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Lava hits sweet spot in smartphones

The company aims to more than double its revenue by March to $1 billion

Sounak Mitra  |  New Delhi 

As the demand for soars in India, few handset makers see a brighter 2015 than home-grown International. The company aims to more than double its revenue by March to $1 billion, or about Rs 6,300 crore, from Rs 2,909 crore in the previous financial year.

Founded in 2009 by Hari Om Rai, Sunil Bhalla, and Vishal Sehgal, has been been among the best performers in the Indian market since 2013. From a revenue of Rs 1,043 crore in 2012-13, it is now the second-largest handset player in the smartphone market among home-grown

According to International Data Corporation (IDC), Samsung with 24 per cent share was the market leader in the July-September 2014 quarter, followed by at 20 per cent and at 8 per cent. Lava, which launched its first smartphone in November 2012, increased its market share by two percentage points during the period, even as domestic rival Karbonn's share remained stagnant at 8 per cent. In the overall handset market (feature phones and smartphones) too, Lava with 10 per cent market share was ahead of Karbonn at 8 per cent.

"We can grow much faster in the coming years. Now that we have built the company over the past few years, the next 10 years will be the years of success," says Hari Om Rai, chairman & managing director, Lava International.

Rai credits the company's swift growth to its focus on Tier-I and Tier-II towns, a single-layer distribution network and its investments in building design and research capabilities to keep costs under control. Lava was the first handset maker to follow a multi-brand strategy like fast-moving consumer goods In 2012, Lava's partners decided to launch a parallel brand only for to cater to a different set of consumers. Thus, came Xolo, a brand catering distinctly to consumers looking for high-end but affordable smartphones, while Lava continued to be the brand for in all other categories. "If FMCG can have multiple brands for similar products and can make each brand successful, why can't we," argues Rai.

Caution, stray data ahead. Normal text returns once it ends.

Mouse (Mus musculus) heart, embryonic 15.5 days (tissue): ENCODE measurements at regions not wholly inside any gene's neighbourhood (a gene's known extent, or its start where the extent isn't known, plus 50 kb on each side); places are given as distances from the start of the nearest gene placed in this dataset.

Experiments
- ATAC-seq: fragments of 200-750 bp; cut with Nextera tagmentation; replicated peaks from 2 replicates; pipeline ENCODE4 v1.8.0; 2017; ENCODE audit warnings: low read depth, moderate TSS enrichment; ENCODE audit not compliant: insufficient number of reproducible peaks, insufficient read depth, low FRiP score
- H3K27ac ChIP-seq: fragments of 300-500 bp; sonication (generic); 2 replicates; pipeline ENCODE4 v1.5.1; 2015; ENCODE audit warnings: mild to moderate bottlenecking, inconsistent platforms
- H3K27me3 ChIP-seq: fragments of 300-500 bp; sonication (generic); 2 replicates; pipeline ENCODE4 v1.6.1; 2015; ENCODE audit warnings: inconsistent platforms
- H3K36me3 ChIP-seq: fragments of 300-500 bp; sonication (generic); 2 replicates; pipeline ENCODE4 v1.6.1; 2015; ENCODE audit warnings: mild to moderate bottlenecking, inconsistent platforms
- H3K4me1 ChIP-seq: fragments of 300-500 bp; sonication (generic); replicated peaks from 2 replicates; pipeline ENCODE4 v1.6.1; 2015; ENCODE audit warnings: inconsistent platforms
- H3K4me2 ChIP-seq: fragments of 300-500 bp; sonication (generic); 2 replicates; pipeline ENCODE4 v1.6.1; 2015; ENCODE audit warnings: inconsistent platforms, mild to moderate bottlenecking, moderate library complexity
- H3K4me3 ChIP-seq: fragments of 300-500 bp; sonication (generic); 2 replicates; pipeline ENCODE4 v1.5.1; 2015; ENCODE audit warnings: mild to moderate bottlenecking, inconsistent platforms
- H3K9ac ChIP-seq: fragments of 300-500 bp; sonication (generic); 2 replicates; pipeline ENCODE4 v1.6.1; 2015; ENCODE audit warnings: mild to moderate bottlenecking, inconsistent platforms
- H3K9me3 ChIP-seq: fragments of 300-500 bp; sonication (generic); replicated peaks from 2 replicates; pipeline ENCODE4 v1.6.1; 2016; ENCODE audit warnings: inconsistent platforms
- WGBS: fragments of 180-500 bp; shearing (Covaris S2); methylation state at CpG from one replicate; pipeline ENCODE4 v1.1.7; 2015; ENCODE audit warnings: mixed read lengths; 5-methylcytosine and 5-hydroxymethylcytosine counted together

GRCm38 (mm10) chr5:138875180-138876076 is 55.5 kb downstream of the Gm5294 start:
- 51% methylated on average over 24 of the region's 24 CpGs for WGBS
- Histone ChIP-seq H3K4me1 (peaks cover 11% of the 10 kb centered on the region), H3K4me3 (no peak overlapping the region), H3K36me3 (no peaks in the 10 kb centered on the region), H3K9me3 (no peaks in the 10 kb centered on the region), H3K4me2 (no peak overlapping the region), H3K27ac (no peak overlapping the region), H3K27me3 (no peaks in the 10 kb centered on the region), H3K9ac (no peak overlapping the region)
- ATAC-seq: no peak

The strategy seems to have paid off. Both Lava and Xolo have a strong hold in the mobile devices segment. Xolo has also become the first Indian handset brand to come up with its own user interface platform called HIVE. "Being one of the fastest growing handset vendors, Lava has witnessed growth in both its brands i.e. Lava and Xolo. Both the brands are currently treated as independent lines of business in the market place," says in its latest report.

The strategy of different standalone brands by the same company is nothing short of revolutionary in the mobile handset market where even established players stick to creating only sub brands. However, taking note of Lava's success, others are fast catching up. Last month, launched YU to cater to the young tech-savvy population.

Lava, meanwhile, has moved on to the next big thing in technology: the Internet of Things, or devices interacting with other devices, and is readying itself to become a global company. After launching feature phones and smartphones, the company is now gearing up to cater to the device ecosystem in the era of long-term evolution (LTE). Plans are afoot to launch a bouquet of affordable LTE in the next two months as operators start rolling out the service. Its LTE devices will be priced competitively between Rs 5,000 and Rs 15,000.

Starting March, Rai says, Lava will also start selling Made-in-India smartphones. It will spend over Rs 500 crore over three years to set up a production facility in Noida. The first phase of the project, which will require around Rs 50 crore, will be funded through internal accruals.

Going global is on the agenda too. Starting with repositioning its brand, the company will spend about Rs 300 crore on marketing in FY2015. At present, Lava phones are exported to Bangladesh, Nepal, Pakistan, Russia, Thailand and West Asian countries.

To fund its expansion plans, the company may go public in a few years. "An initial public offering is bound to happen, but it would happen in three to four years," says Rai. In the shorter-term, the company is looking to raise funds from external sources, including private equity. In the first phase, the company could raise Rs 300-400 crore. Over a period of time, the founding partners will offload up to 20 per cent of their stakes.

First Published: Mon, January 05 2015. 22:29 IST
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